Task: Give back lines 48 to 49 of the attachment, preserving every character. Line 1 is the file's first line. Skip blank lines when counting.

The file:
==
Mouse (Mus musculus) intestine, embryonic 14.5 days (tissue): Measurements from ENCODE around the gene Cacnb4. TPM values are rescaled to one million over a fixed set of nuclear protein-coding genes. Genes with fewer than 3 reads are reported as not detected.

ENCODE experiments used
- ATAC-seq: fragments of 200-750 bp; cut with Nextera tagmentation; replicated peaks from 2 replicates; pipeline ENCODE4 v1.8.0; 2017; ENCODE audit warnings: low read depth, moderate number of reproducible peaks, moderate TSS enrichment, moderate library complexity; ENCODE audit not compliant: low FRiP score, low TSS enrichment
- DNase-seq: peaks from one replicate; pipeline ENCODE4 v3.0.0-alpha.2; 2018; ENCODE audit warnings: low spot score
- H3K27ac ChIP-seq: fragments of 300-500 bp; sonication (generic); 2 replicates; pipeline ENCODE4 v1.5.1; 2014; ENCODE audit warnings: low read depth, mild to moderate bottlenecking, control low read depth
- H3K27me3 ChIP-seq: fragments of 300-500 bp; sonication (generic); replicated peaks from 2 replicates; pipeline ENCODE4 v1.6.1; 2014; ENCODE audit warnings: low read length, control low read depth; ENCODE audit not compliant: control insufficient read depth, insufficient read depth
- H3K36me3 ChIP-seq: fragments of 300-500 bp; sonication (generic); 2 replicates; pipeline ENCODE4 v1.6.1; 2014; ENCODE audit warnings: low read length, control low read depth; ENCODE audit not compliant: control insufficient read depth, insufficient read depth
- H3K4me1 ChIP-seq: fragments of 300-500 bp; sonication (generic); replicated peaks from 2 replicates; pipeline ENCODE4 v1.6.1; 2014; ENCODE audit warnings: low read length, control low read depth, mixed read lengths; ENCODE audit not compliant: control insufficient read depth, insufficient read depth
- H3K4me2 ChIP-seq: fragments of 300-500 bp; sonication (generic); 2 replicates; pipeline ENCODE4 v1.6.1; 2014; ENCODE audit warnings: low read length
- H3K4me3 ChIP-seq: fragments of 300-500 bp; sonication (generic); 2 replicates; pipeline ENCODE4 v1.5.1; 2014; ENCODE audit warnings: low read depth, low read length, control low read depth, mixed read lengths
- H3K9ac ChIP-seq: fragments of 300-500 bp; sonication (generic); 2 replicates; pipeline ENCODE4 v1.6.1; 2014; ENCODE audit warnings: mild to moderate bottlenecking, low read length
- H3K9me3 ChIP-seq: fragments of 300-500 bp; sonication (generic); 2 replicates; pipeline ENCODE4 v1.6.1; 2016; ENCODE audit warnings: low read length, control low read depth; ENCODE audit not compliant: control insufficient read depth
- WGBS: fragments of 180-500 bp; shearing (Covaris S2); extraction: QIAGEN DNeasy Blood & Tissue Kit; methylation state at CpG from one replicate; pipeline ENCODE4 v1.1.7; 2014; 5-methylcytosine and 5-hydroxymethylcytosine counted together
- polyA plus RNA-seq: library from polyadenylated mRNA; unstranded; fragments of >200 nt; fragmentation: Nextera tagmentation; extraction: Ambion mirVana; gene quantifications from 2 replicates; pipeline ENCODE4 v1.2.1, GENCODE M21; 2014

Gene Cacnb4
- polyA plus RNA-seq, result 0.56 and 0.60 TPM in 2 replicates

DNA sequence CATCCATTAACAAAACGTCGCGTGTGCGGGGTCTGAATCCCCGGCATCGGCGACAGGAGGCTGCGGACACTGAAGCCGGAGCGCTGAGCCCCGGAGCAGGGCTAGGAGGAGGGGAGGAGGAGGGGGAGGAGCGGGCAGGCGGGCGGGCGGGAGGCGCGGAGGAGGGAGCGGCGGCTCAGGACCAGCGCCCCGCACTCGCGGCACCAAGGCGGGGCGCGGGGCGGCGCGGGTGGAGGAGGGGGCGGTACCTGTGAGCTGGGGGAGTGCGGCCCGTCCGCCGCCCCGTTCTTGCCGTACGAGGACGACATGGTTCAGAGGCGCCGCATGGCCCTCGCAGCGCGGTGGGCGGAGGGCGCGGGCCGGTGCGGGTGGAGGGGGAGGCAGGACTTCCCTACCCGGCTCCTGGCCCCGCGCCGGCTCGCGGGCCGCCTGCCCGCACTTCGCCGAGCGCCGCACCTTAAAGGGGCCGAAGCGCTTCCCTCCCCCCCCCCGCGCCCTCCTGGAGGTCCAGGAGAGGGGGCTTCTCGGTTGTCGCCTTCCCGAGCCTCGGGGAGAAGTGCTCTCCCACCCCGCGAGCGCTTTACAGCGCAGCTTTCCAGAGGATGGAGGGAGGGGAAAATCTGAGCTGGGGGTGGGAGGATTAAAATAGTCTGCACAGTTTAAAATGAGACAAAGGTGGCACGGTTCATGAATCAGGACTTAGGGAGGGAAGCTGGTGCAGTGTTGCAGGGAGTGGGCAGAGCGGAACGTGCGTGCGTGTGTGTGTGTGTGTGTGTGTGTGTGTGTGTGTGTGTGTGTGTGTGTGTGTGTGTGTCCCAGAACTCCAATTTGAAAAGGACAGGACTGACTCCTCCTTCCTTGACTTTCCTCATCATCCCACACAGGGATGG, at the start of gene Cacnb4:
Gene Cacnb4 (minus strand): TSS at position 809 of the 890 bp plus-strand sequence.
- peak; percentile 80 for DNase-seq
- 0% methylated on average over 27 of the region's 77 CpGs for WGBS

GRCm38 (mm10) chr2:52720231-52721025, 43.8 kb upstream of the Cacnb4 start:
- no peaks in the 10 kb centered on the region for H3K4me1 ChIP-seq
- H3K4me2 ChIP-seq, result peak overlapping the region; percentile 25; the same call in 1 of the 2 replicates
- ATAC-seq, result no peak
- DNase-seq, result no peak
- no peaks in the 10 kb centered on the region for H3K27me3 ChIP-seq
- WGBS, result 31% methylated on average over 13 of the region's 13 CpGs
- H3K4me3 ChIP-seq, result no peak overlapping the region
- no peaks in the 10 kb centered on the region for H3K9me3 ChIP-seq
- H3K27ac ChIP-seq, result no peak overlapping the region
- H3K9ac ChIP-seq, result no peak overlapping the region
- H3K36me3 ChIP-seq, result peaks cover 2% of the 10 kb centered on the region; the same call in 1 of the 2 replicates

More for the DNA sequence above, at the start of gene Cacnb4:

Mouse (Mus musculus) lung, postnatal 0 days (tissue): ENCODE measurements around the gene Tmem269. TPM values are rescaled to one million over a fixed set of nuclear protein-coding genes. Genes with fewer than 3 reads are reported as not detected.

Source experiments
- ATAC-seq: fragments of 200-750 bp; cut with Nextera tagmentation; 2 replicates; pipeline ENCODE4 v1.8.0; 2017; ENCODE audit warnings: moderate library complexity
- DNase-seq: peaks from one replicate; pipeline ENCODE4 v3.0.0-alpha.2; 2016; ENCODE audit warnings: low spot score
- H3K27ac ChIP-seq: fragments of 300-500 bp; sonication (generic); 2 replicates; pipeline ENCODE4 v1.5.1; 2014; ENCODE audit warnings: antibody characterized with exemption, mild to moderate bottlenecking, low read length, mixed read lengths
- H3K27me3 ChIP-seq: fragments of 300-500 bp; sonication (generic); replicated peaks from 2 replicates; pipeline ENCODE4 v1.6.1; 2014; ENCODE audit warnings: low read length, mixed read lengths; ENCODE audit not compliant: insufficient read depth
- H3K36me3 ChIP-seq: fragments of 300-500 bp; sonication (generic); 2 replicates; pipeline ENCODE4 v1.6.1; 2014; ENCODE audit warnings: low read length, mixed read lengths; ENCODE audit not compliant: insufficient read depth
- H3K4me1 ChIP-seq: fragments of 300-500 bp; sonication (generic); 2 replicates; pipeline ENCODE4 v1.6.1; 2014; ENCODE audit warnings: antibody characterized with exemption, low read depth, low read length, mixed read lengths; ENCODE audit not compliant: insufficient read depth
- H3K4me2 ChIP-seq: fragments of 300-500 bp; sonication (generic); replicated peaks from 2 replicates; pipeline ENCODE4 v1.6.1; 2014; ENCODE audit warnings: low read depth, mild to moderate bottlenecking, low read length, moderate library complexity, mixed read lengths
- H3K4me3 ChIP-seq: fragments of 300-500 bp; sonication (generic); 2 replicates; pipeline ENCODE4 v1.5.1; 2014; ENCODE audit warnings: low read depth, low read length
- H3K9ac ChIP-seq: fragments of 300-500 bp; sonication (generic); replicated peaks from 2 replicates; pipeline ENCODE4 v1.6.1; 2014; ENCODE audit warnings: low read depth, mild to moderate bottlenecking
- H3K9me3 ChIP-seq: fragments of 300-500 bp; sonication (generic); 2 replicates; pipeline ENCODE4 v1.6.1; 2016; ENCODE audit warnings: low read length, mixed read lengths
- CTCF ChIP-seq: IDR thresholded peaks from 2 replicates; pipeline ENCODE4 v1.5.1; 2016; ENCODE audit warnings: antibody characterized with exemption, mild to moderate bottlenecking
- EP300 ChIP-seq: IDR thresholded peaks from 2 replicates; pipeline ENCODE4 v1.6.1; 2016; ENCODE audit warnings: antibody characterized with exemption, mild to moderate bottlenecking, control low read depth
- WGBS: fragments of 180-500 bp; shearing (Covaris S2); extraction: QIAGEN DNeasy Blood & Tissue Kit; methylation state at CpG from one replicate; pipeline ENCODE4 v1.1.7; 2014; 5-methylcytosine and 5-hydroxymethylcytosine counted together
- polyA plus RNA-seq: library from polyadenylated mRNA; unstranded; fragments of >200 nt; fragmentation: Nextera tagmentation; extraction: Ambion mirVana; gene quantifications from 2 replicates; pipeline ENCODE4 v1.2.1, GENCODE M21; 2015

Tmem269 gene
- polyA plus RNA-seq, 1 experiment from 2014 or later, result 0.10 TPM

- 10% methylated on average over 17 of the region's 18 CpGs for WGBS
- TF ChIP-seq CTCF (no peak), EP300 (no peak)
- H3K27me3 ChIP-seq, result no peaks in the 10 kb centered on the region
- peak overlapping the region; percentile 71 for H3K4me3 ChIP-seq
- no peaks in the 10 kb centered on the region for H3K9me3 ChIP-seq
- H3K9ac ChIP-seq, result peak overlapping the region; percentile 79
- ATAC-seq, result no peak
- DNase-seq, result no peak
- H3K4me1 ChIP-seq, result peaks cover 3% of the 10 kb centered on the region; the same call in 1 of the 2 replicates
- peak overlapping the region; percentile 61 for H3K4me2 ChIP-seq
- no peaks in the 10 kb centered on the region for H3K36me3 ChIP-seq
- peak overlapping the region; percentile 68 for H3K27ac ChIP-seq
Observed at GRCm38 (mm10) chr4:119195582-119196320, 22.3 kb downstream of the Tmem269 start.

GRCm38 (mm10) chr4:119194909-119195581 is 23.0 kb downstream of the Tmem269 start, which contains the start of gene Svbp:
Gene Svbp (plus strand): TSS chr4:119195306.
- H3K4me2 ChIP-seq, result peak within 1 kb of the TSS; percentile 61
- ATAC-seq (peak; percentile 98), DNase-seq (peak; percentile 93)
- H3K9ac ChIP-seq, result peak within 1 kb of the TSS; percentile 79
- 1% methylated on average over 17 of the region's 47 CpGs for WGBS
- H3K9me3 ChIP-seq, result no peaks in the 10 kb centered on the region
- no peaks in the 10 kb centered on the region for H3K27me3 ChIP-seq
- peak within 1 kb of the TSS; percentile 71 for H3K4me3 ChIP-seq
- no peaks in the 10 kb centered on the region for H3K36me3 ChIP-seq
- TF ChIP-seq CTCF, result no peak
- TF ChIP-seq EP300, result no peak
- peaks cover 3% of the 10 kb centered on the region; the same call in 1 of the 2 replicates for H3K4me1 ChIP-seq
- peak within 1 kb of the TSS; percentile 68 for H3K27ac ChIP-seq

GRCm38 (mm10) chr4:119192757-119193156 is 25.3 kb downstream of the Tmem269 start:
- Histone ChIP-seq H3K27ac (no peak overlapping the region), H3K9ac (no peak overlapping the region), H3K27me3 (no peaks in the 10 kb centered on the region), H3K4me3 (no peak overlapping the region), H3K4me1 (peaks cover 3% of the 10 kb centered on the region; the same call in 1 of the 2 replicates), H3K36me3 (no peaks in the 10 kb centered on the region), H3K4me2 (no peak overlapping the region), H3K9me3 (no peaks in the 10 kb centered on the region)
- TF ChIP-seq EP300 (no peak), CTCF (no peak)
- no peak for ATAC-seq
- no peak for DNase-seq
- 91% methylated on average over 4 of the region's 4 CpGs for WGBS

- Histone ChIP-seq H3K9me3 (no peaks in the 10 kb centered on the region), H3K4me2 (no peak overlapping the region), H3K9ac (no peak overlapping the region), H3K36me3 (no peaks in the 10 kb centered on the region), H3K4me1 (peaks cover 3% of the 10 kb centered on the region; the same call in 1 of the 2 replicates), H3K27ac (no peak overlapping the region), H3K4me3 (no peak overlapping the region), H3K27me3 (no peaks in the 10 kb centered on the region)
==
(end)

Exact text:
- WGBS: fragments of 180-500 bp; shearing (Covaris S2); extraction: QIAGEN DNeasy Blood & Tissue Kit; methylation state at CpG from one replicate; pipeline ENCODE4 v1.1.7; 2014; 5-methylcytosine and 5-hydroxymethylcytosine counted together
- polyA plus RNA-seq: library from polyadenylated mRNA; unstranded; fragments of >200 nt; fragmentation: Nextera tagmentation; extraction: Ambion mirVana; gene quantifications from 2 replicates; pipeline ENCODE4 v1.2.1, GENCODE M21; 2015